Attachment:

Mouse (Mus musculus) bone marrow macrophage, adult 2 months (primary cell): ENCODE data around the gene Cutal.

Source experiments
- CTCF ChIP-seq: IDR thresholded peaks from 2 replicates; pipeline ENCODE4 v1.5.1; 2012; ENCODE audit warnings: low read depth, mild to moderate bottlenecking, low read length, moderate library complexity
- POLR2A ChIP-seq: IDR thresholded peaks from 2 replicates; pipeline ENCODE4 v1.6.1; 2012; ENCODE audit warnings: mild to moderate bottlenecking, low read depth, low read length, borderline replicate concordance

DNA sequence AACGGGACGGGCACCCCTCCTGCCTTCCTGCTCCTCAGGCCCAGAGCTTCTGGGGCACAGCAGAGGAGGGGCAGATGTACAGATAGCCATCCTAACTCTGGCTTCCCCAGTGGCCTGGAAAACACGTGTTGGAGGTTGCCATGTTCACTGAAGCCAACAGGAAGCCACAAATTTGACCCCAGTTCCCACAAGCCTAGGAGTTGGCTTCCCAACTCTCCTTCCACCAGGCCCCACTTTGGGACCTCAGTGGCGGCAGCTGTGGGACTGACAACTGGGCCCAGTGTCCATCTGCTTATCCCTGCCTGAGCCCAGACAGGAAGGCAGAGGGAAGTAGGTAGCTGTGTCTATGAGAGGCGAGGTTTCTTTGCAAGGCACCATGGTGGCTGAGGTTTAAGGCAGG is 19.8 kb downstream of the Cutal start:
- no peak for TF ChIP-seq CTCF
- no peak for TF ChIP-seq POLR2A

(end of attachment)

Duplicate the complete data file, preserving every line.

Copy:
Mouse (Mus musculus) bone marrow macrophage, adult 2 months (primary cell): ENCODE data around the gene Cutal.

Source experiments
- CTCF ChIP-seq: IDR thresholded peaks from 2 replicates; pipeline ENCODE4 v1.5.1; 2012; ENCODE audit warnings: low read depth, mild to moderate bottlenecking, low read length, moderate library complexity
- POLR2A ChIP-seq: IDR thresholded peaks from 2 replicates; pipeline ENCODE4 v1.6.1; 2012; ENCODE audit warnings: mild to moderate bottlenecking, low read depth, low read length, borderline replicate concordance

DNA sequence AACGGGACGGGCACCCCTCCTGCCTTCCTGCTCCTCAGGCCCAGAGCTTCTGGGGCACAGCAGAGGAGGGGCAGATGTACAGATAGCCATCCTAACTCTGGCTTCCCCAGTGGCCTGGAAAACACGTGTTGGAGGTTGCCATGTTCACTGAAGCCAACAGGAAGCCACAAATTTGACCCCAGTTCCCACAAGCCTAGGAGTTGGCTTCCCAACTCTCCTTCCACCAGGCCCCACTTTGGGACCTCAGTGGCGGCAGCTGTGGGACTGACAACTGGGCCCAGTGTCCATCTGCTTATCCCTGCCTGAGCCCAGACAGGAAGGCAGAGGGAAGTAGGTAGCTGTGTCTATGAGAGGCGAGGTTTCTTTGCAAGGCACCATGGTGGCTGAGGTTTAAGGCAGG is 19.8 kb downstream of the Cutal start:
- no peak for TF ChIP-seq CTCF
- no peak for TF ChIP-seq POLR2A